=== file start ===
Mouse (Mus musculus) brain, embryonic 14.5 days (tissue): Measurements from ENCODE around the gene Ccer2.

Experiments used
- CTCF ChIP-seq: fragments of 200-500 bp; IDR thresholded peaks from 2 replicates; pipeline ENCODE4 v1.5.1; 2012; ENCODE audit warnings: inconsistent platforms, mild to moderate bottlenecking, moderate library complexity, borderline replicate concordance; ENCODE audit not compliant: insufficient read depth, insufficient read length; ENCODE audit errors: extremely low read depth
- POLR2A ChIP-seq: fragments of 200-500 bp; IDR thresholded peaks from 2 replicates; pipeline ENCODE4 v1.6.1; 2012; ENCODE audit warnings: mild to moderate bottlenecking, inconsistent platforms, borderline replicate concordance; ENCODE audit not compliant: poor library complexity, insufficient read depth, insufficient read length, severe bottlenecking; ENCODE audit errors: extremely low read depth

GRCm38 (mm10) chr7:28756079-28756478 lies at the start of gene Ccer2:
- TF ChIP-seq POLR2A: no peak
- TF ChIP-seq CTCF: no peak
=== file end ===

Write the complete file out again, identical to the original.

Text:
Mouse (Mus musculus) brain, embryonic 14.5 days (tissue): Measurements from ENCODE around the gene Ccer2.

Experiments used
- CTCF ChIP-seq: fragments of 200-500 bp; IDR thresholded peaks from 2 replicates; pipeline ENCODE4 v1.5.1; 2012; ENCODE audit warnings: inconsistent platforms, mild to moderate bottlenecking, moderate library complexity, borderline replicate concordance; ENCODE audit not compliant: insufficient read depth, insufficient read length; ENCODE audit errors: extremely low read depth
- POLR2A ChIP-seq: fragments of 200-500 bp; IDR thresholded peaks from 2 replicates; pipeline ENCODE4 v1.6.1; 2012; ENCODE audit warnings: mild to moderate bottlenecking, inconsistent platforms, borderline replicate concordance; ENCODE audit not compliant: poor library complexity, insufficient read depth, insufficient read length, severe bottlenecking; ENCODE audit errors: extremely low read depth

GRCm38 (mm10) chr7:28756079-28756478 lies at the start of gene Ccer2:
- TF ChIP-seq POLR2A: no peak
- TF ChIP-seq CTCF: no peak